A mishnah that begins on the bottom of yesterday’s daf considers a situation in which a person makes a mistake when consecrating an item for use in the Temple. According to Beit Shammai, the mistaken item is still consecrated and cannot be used for any other purpose. Beit Hillel says that it is not. On today’s daf, the mishnah goes on to include some examples to help us understand what we’re talking about. Here are two:
If one said: A black bull that will emerge from my house first is consecrated, and a white (bull) emerged. Beit Shammai say consecrated and Beit Hillel say not consecrated.
(If one said): A gold dinar that will come up first in my hand is consecrated and (a dinar) of silver came up. Beit Shammai say consecrated and Beit Hillel say not consecrated.
In these two examples, a person consecrates an item of a particular type, but it turns out that an item of a different type turns up instead. When this happens, Beit Hillel holds that the mismatch nullifies the consecration while Beit Shammai holds that the consecration is still valid. After a lengthy exploration of the potential rationale for each of these positions, the Gemara quotes Rav Hisda, who shares some information about bulls:
A black (bull) among white ones is deficient, and a white (patch) on a black bull is a deficiency.
Ok, great. White bulls are better than black ones, according to Rav Hisda, and solid black bulls are better than ones with a white patch on their coats. While it would not be out of the ordinary for the Gemara to go on a tangent and bring Rav Hisda’s statement merely to share with us some additional information about bulls, it turns out that it raises a question about the mishnah and about the position of Beit Shammai. How so?
The Gemara suggests that Beit Shammai allows for an erroneous consecration to be valid based upon the relative values of the items in question. When the actual item that appears is worth less than the specific item that was consecrated, Beit Shammai holds that it is valid since the person does not suffer a financial loss based upon their error. Based upon this logic, we would assume that if the reverse were true, and the erroneously consecrated item were worth more than the intended item, Beit Shammai would agree with Beit Hillel that the consecration is nullified.
Beit Shammai’s position in the case of the coin makes this clear. If a person declares that a gold coin pulled from their pocket is consecrated and a silver coin winds up being pulled, Beit Shammai holds them to their commitment because the silver coin is worth less than the intended gold coin. But presumably if the person had declared silver and pulled gold, Beit Shammai would agree with Beit Hillel that the consecration is nullified.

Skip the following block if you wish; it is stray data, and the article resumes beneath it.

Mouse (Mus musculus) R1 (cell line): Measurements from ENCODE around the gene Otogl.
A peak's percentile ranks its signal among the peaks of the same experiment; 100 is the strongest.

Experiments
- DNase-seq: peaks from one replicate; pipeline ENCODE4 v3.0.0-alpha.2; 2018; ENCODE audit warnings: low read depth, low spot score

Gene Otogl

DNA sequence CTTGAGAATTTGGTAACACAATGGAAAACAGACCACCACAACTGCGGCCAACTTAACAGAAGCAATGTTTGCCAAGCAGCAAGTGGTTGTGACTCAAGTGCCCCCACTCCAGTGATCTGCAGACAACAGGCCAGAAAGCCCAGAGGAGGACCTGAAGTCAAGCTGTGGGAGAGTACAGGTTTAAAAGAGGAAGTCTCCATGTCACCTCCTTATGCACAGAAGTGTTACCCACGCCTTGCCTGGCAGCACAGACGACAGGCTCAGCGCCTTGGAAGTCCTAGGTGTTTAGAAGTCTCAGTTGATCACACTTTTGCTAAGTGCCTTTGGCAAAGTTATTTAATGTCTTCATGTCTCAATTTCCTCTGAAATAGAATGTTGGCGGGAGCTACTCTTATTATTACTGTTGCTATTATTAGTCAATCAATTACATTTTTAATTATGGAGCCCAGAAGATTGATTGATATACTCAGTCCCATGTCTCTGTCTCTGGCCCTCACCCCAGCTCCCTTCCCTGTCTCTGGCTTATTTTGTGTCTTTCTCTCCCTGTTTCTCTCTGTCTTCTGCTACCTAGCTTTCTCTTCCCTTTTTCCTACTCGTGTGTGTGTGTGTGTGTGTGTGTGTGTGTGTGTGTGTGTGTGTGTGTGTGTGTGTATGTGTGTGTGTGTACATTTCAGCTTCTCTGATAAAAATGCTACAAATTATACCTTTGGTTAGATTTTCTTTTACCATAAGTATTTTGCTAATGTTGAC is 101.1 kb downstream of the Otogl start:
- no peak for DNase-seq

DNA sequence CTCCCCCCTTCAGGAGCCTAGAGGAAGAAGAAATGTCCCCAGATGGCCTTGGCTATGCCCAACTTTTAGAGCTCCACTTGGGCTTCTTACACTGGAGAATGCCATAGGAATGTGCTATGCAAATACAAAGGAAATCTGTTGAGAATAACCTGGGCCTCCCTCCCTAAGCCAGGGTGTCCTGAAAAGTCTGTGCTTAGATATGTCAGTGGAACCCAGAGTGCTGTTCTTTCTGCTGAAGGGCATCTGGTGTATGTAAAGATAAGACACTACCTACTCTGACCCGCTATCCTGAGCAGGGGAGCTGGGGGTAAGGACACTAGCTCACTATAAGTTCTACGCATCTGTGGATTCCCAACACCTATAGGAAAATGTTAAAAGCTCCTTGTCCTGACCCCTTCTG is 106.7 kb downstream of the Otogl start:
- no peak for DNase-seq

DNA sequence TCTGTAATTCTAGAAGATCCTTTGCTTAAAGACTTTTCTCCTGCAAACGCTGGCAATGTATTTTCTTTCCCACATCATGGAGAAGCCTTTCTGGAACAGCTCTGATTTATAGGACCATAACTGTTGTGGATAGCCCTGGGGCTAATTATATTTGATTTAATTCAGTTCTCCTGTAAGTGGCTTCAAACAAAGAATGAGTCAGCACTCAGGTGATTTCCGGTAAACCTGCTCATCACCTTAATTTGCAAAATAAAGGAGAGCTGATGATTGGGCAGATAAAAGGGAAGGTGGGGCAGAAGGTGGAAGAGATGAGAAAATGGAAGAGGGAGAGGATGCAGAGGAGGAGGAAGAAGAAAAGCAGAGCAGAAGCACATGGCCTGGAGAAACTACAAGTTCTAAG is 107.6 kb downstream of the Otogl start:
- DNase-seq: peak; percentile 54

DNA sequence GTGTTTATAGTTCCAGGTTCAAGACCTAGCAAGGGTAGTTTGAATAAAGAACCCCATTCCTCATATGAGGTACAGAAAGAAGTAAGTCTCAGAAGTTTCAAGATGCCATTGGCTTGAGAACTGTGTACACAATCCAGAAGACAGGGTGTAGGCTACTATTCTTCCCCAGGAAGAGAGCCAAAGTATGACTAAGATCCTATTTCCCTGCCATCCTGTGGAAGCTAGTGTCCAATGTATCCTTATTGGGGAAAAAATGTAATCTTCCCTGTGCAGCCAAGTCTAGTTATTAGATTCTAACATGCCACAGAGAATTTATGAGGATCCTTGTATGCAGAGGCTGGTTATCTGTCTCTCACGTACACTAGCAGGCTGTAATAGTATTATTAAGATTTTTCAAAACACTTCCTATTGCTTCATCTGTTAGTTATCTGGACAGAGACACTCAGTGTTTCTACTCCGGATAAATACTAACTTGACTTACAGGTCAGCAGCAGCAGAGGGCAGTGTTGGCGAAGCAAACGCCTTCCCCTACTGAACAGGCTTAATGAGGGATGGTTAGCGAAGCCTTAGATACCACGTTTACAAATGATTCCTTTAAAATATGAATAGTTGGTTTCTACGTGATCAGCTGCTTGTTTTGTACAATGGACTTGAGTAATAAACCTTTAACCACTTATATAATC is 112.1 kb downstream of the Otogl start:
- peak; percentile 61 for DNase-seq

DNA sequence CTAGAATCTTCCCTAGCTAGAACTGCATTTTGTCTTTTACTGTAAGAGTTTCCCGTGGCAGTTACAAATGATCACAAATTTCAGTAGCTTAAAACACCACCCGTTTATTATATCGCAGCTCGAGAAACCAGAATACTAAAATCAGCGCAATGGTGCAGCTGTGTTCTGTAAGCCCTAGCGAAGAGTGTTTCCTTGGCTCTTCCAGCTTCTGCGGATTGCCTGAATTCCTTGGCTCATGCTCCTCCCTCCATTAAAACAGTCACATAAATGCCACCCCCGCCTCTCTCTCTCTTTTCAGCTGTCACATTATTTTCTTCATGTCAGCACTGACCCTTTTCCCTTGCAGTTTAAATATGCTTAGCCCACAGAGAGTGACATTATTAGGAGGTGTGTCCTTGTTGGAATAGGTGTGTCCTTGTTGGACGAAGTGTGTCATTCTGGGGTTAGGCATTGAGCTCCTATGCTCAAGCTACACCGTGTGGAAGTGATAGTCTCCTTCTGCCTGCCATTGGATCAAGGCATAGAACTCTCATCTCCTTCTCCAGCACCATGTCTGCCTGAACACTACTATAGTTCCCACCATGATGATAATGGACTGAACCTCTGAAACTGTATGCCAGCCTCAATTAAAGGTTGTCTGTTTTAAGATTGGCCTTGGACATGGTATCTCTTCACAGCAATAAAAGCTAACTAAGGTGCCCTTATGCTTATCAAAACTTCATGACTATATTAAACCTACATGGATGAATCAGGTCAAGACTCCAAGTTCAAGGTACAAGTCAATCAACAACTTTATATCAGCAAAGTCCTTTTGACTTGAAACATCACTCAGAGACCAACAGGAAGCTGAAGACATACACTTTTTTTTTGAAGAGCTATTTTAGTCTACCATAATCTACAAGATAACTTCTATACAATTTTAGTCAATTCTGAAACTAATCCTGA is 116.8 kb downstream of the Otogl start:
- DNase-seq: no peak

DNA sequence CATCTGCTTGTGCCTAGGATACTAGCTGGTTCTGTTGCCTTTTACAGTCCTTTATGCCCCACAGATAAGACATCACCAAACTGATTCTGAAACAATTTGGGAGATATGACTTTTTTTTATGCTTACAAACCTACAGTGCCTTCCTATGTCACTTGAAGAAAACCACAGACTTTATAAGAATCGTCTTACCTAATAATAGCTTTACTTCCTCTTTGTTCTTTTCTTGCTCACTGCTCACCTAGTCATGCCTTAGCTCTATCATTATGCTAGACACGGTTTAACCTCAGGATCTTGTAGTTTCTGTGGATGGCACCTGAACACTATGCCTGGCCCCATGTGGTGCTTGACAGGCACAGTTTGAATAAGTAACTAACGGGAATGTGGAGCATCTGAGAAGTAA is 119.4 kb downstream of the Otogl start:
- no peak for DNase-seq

Back to Rav Hisda, who declared that white bulls are better than black bulls. This position puts Rav Hisda in direct conflict with the mishnah, which — if the aforementioned logic is correct — holds that black bulls are better because (according to Beit Shammai at least) white bulls are still consecrated even if a person intended to consecrate a black bull. Either Rav Hisda is wrong about bulls or Beit Shammai is wrong about erroneous consecration.
How does the Gemara resolve the conflict? By suggesting a new way to understand the statement of Rav Hisda:
When I [Rav Hisda] said that a white one is superior, I was referring only to a Karmanian bull.
When Rav Hisda said that white bulls were superior to black ones, he meant only one type of white bulls: Karmanian bulls. All the rest are inferior. Or put another way, while we thought Rav Hisda was teaching us a rule, he was really teaching us an exception to it.
This reread brings Rav Hisda in line with the mishnah: Just as gold is superior to silver, so too are black bulls superior to white (just not Karmanian ones). But is this really what Rav Hisda meant? It’s hard to say, as Rav Hisda only has two things to say about bulls: that which was quoted above, and this statement, which appears elsewhere on our page:
And Rav Hisda said: A black (bull is good) for its hide; a red one for its meat; a white one for plowing.
As before, it seems that Rav Hisda’s statements are speaking about bulls in general. But that doesn’t sit well with the Gemara, which needs black bulls to be better than white ones in order to support its understanding of the mishnah. It may be that the plain meaning of Rav Hisda’s insights into animal husbandry are superior, but in the end they are reversed in order to support legal logic.
Read all of Nazir 31 on Sefaria.